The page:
Nebraska and Tennessee ag departments restrict dairy cattle amid HPAI outbreaks

As the agricultural industry grapples with the recent HPAI outbreak affecting dairy cattle, state ag departments are taking proactive measures to mitigate the spread.

Nebraska and Tennessee have implemented restrictions on dairy cattle entering the states, aiming to safeguard their livestock populations. Tennessee is restricting cattle coming into the state from infected areas, and in Nebraska, a state veterinarian explains the new requirements involve a permitting process for all breeding female dairy cattle entering the state.

“What we instituted is going back to that permitting process, and this permitting process is when the veterinarian that writes the certificate of veterinary inspection or the health certificate, that veterinarian calls into our office, gives us the information on the movement prior to the animals moving and prior to him issuing the CVI. That allows us to keep track of things better, helps us know what kind of animals are coming in - are they lactating animals, are they not lactating - and allows us to have better tracking to be able to follow up if we need to follow up with those animals,” said Roger Dudley.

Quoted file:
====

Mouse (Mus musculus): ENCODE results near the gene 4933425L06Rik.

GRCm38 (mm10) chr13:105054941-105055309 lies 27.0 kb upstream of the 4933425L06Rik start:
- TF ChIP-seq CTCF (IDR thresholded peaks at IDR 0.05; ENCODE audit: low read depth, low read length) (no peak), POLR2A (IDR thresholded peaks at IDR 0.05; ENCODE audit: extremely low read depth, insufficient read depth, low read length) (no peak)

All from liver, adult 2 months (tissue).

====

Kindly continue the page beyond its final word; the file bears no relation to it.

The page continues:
Dudley reassures the permitting process should not cause significant delays for farmers.

“We put this in place for 30 days, and so all the month of April, we will be having this requirement in place. We did put an end date on it because we want to make sure that we reevaluate at the end of April to decide if it’s important that we continue doing this or can we go back to the way we were doing things previously?”

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